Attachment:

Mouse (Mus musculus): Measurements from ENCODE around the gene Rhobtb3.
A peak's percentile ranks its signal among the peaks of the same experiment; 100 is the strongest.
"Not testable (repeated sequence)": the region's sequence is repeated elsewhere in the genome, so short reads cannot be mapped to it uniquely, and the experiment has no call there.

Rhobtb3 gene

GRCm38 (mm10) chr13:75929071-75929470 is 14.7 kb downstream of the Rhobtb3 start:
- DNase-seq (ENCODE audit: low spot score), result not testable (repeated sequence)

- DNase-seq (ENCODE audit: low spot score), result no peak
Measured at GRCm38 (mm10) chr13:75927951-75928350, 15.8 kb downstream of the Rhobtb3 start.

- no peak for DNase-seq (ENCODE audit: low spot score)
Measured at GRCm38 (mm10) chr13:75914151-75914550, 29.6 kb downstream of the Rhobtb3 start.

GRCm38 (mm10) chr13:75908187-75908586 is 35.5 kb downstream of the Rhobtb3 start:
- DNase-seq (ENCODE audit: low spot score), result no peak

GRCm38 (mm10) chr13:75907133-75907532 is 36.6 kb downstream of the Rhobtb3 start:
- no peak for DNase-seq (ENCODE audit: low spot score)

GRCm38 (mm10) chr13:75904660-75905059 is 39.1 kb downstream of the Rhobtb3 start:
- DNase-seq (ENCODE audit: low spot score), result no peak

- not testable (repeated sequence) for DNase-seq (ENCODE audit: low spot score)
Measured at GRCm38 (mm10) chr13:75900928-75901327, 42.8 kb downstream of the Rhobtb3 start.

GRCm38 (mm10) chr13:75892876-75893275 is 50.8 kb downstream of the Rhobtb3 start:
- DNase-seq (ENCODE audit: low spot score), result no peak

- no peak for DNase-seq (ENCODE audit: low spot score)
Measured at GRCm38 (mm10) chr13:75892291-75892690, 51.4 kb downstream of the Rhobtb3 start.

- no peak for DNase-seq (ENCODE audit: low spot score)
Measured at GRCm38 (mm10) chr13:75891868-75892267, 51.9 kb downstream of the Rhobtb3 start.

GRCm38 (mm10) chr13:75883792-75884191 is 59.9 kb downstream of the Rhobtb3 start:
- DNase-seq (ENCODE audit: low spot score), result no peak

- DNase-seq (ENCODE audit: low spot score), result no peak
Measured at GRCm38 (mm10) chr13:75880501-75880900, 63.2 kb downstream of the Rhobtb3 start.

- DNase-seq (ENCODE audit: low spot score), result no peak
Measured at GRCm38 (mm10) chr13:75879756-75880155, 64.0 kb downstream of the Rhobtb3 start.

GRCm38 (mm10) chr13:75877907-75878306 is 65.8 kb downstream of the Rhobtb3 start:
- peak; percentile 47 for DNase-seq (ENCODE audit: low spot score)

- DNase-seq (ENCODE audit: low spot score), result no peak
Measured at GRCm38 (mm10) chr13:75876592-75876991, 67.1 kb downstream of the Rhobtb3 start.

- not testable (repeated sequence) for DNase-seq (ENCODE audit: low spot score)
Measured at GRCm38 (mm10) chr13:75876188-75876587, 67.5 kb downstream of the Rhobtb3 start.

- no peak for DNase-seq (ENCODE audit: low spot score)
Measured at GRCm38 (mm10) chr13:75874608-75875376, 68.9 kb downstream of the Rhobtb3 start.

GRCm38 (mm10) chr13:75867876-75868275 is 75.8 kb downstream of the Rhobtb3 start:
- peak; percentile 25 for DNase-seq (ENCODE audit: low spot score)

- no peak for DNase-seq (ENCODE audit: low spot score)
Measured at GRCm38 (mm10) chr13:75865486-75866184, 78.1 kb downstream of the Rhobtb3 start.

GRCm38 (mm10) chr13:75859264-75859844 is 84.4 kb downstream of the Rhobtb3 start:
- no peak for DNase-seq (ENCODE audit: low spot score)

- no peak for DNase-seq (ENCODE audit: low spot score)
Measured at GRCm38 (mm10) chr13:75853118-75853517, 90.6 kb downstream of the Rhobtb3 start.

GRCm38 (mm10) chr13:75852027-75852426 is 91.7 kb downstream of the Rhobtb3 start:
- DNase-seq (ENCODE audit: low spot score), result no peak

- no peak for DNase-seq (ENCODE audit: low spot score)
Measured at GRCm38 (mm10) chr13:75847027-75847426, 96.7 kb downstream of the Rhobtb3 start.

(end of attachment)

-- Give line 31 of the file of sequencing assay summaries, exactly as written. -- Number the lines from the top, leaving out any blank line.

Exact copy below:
GRCm38 (mm10) chr13:75877907-75878306 is 65.8 kb downstream of the Rhobtb3 start: